Honors-level classes are awesome if students can perform at that level. Go for it! Call me American (because I am), but honors classes at the expense of everything else—social interaction, activities that broaden character, serving the community, etc.—is where it can sometimes be out of focus.

Life outside the 40 to 60 hours of work per week these future adults will put in has so much more to it. If we teach our kids that academic achievement is the ultimate striving, then where is their personal satisfaction and fulfillment during downtime, when they are just kickin’ it with their families for a few days, or when they want to contribute something non-academic to society?

As one of my social media friends shared, when I brought this up in public forum: “It isn’t good to base an entire life on performance.” And that’s true of anything out of balance: performance of any kind, really.

In my humble opinion:

  • They need to learn how to talk to humans: their boss, their parents, other people’s parents, their coaches, their teachers, their peers.
  • They need to know how to stop and breathe when stress piles up, to prioritize a hectic schedule, to find a way to rest (which ironically, is designed to ultimately keep them at optimal performing level when they take the gift of rest), to wrestle through issues of faith, morality, and justice. To grow into adults who function emotionally, mentally, physically, socially, spiritually.
  • They need to see know how awesome it is to help in a soup kitchen, to run a marathon, to get a black belt in karate. Of course it’s not about doing all of those things—or even those particular things—just people-to-people interactions in general.

As I read my niece’s college application essays this summer, I thought: Well done! She is a high academic achiever but also mentored younger students in cheer, held a job, babysat, went on mission trips, anchored her school news reporting, among other responsibilities. She doesn’t appear to have let any one of those things get out of focus.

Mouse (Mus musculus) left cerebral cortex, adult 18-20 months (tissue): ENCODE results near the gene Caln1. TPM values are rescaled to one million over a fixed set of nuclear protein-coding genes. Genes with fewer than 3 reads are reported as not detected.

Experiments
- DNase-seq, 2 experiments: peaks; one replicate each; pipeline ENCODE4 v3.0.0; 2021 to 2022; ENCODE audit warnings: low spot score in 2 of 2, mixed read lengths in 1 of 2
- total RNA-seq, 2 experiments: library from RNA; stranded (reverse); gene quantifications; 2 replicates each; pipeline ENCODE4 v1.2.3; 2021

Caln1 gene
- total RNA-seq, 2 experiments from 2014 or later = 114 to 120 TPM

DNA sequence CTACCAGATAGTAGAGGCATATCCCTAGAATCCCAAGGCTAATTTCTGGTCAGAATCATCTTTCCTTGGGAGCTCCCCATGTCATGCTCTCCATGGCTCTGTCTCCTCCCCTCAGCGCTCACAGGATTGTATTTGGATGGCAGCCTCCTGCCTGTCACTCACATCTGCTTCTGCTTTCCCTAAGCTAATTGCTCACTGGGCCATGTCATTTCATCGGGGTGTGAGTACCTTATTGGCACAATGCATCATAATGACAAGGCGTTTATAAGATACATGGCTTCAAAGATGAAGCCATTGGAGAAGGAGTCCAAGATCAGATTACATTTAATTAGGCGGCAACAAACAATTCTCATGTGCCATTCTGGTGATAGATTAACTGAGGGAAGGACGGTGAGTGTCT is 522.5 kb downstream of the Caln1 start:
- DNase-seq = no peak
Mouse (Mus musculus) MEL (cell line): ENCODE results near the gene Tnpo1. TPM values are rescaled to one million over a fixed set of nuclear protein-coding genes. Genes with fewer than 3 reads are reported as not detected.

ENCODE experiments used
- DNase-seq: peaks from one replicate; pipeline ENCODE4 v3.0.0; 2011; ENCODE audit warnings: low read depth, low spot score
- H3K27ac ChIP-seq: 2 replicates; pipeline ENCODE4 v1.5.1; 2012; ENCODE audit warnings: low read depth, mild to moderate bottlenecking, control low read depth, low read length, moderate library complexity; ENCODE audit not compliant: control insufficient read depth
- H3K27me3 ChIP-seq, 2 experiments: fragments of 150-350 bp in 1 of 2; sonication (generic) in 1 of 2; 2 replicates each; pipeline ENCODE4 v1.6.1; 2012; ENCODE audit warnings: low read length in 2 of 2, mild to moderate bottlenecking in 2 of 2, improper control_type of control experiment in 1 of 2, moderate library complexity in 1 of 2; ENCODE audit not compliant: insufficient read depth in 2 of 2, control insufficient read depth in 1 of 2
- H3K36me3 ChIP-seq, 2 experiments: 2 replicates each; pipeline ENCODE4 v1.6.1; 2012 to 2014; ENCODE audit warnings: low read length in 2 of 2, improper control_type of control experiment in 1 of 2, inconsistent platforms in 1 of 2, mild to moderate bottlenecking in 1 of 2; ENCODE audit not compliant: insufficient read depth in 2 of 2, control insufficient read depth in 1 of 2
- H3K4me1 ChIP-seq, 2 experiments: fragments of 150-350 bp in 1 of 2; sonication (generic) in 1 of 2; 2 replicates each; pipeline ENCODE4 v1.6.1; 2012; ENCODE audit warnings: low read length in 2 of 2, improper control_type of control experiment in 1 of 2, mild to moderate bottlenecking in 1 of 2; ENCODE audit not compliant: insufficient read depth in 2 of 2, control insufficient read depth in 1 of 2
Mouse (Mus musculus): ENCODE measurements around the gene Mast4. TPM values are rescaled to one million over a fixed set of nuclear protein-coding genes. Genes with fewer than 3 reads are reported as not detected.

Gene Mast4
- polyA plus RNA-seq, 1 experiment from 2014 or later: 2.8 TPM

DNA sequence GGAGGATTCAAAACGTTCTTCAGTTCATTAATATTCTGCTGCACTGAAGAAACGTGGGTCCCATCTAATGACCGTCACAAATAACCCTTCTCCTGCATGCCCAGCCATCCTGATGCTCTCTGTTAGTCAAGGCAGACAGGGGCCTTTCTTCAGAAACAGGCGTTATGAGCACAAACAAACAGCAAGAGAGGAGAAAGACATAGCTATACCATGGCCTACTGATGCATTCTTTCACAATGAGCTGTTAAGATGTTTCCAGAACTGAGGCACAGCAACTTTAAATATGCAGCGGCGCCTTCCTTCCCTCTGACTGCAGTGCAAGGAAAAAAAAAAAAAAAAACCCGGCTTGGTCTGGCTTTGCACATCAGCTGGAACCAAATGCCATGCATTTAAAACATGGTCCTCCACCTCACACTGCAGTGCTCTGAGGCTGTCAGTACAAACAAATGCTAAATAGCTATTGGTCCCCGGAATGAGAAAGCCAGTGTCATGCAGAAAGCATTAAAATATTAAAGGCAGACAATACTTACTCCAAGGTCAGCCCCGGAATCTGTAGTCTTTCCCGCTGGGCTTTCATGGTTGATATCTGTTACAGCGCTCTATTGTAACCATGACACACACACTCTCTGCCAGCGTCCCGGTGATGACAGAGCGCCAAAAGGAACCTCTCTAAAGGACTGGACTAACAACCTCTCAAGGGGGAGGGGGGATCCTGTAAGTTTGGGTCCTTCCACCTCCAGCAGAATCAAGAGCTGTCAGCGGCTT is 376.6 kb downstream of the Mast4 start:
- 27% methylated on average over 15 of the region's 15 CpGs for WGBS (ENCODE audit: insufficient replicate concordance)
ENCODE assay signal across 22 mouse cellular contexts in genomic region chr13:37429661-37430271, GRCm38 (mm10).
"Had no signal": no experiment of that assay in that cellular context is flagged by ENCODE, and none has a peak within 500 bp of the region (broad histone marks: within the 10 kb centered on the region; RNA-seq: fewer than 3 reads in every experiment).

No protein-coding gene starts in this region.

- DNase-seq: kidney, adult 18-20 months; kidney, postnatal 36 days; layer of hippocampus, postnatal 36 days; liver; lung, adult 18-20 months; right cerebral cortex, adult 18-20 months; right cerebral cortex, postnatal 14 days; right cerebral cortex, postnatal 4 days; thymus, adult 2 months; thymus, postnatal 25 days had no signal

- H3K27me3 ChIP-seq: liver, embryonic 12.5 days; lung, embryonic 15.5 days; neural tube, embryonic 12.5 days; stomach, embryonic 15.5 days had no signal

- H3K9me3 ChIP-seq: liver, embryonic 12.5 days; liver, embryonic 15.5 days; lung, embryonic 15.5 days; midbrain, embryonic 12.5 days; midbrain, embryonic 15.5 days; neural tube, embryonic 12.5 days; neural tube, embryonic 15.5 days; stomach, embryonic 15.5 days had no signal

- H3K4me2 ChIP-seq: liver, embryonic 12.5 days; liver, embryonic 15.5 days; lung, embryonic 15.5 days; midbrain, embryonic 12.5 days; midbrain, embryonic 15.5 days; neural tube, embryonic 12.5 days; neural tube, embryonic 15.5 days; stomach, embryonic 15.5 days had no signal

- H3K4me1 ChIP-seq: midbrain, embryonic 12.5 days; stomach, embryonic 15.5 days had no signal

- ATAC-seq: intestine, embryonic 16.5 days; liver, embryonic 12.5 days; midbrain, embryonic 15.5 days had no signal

I’m glad my son and I had this talk because I saw relief on his face that we don’t expect six honors classes at a time. My parenting wasn’t so much in my saying “no, please don’t take that many” but rather in the why we don’t expect that. I saw the panic button stop going off. There was a life lesson right there that I hope he teaches his own children someday:

Balance, Son, balance.

Because if there’s anything I want my kids to know going into adulthood, it’s when to rest.

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Exodus 34:21, God speaking through Moses

“Six days you shall labor, but on the seventh day you shall rest; even during the plowing season and harvest you must rest.”

Mark 6:30-32, Apostle John-Mark narrating

The apostles gathered around Jesus and reported to him all they had done and taught. Then, because so many people were coming and going that they did not even have a chance to eat, he said to them, “Come with me by yourselves to a quiet place and get some rest.” So they went away by themselves in a boat to a solitary place.